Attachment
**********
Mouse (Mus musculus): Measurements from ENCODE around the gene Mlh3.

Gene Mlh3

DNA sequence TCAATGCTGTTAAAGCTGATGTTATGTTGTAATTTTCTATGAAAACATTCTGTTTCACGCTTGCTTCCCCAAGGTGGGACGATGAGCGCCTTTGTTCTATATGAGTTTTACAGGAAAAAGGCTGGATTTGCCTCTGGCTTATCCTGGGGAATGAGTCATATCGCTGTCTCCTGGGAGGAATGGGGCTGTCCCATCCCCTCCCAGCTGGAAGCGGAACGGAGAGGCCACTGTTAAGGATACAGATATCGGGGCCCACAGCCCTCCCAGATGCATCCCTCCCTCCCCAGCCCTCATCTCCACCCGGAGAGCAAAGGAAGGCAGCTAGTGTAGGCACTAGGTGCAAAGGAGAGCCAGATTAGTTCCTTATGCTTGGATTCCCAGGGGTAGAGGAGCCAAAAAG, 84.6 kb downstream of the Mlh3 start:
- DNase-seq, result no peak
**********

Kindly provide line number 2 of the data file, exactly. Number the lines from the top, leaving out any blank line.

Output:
Gene Mlh3